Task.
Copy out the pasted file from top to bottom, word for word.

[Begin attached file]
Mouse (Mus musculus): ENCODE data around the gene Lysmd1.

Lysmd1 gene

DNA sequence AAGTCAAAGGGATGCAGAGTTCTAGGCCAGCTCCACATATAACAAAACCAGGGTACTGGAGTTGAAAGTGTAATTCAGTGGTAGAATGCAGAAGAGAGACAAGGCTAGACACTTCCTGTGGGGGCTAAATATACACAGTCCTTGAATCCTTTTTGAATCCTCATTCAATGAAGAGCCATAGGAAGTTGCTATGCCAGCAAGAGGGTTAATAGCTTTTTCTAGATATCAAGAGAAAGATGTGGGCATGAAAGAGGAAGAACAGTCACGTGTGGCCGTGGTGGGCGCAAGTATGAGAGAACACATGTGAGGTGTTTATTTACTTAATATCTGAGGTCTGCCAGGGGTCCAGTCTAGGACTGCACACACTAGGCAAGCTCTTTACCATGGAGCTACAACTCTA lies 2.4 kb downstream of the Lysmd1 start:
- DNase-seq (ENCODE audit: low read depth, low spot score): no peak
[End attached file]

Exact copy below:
Mouse (Mus musculus): ENCODE data around the gene Lysmd1.

Lysmd1 gene

DNA sequence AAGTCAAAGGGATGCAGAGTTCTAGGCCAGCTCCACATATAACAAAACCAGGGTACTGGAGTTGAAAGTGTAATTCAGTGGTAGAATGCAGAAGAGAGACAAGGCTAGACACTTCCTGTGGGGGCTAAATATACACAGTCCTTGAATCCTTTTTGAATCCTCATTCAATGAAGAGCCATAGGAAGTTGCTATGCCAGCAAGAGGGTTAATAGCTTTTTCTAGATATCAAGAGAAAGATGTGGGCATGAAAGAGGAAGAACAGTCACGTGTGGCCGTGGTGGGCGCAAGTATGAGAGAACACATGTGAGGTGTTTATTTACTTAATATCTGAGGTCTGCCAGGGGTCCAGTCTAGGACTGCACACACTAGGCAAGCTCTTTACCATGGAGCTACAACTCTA lies 2.4 kb downstream of the Lysmd1 start:
- DNase-seq (ENCODE audit: low read depth, low spot score): no peak